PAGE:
Monday, June 23, 2008
Princess Ben by Catherine Gilbert Murdock
Princess Benevolence of Montagne, aka "Ben," is spoiled and childish for her fifteen years. Still pampered by her parents, she reads only fairy stories, plays with dolls and makes mudpies. She has little to no self-control, is stubborn and wilfull, and is unable to focus on any task she is given. Then her world is destroyed. Her parents, her uncle and a royal guard went to visit her grandfather's tomb one morning. The bodies of her mother and uncle were brought back on carts. Her father and the guard were never found. Queen Sophia moves Ben, as the only surviving royal heir, into the castle and begins the long process of educating the unwilling girl in the ways of royalty. Lessons in deportment, dance, languages, dress, conversation, etiquette and more are suddenly filling Ben's life. She stubbornly refuses to learn. Meanwhile, Montagne's neighbor, Drachensbett, assumed the assassins of the royal family, are threatening war...or alliance through marriage. Their Prince Florian is about Ben's age. But the two take an instant dislike to each other. Drachensbett is determined to have the lands of Montagne one way or another.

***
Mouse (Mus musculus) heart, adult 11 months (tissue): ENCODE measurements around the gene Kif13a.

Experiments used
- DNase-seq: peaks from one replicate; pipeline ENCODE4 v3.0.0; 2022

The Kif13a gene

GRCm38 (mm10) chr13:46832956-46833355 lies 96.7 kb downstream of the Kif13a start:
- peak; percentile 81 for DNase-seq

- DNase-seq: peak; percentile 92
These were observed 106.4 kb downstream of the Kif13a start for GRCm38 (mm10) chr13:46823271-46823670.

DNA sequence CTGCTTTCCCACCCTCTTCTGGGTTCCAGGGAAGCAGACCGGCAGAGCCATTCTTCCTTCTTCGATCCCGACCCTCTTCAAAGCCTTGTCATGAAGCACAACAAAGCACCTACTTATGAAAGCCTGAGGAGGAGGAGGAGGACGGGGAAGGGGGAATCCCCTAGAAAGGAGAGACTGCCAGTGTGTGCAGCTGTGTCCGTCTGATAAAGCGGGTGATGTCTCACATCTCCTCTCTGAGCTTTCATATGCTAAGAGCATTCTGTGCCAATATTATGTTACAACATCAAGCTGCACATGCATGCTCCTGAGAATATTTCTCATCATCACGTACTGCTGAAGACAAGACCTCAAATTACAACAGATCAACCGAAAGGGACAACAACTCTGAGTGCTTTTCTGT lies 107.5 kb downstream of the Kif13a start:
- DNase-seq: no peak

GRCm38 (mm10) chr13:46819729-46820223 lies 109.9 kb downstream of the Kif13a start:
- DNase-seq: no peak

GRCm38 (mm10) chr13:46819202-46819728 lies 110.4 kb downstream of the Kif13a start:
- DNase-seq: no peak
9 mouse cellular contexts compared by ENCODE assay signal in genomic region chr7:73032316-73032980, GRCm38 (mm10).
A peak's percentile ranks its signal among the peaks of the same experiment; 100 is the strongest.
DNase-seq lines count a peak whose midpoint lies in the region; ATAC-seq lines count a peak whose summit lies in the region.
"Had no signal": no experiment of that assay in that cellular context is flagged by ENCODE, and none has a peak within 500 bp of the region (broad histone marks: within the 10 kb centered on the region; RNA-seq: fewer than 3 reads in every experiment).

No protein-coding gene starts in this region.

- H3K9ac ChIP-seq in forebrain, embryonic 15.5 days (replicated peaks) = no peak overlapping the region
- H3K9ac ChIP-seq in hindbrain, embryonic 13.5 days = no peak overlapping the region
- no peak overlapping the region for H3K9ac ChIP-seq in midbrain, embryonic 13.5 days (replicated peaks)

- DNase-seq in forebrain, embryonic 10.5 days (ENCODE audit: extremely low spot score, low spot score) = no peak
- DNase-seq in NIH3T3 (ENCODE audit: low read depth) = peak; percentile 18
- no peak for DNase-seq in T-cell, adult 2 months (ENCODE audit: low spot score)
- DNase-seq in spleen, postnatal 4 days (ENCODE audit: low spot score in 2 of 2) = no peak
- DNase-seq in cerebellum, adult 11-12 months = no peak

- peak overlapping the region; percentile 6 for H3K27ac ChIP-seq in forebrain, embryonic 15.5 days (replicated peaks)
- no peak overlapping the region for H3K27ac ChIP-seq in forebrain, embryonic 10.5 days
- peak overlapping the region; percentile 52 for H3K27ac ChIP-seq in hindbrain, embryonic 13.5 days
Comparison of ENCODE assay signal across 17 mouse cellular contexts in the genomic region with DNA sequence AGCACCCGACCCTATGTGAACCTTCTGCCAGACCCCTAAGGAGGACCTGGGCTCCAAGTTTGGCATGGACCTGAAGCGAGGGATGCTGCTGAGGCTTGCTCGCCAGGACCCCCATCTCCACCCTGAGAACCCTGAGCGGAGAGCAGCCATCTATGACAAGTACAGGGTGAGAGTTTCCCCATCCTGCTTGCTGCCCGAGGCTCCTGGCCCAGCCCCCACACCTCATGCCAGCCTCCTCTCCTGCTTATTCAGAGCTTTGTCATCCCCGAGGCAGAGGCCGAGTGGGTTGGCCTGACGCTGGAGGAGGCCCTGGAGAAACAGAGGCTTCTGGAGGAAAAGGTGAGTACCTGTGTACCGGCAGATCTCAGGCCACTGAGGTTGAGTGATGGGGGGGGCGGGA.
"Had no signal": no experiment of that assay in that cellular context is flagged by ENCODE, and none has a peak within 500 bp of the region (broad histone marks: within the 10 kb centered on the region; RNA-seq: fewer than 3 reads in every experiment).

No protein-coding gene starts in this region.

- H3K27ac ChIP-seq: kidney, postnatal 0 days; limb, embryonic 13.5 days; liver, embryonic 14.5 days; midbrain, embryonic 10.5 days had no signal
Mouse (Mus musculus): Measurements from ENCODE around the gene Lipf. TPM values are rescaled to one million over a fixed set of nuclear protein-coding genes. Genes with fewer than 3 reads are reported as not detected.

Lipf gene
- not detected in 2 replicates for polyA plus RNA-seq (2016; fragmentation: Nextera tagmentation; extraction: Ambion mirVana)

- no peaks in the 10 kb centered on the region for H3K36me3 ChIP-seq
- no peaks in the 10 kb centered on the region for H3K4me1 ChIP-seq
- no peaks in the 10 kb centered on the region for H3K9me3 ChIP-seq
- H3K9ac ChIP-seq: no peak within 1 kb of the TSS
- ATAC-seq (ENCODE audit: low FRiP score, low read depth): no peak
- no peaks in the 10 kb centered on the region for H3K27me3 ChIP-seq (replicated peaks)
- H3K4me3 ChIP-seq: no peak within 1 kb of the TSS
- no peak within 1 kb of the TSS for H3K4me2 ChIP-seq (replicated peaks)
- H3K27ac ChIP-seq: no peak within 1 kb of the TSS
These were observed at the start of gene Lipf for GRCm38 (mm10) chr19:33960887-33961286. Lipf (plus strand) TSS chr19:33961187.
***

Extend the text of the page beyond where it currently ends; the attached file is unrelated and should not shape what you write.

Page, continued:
Ben is not a likeable character in the beginning. She is interesting, however, and as the story progresses, so does her personality. There is lots of action and adventure and a bit of magic in this tale, and the writing style will sweep you into the midst of it all. With nods at traditional fairy tales, Murdock crafts a story unlike any other. Fans of strong female characters, the Princess Diaries, and Murdocks other books (Dairy Queen, The Off Season), will really enjoy this title.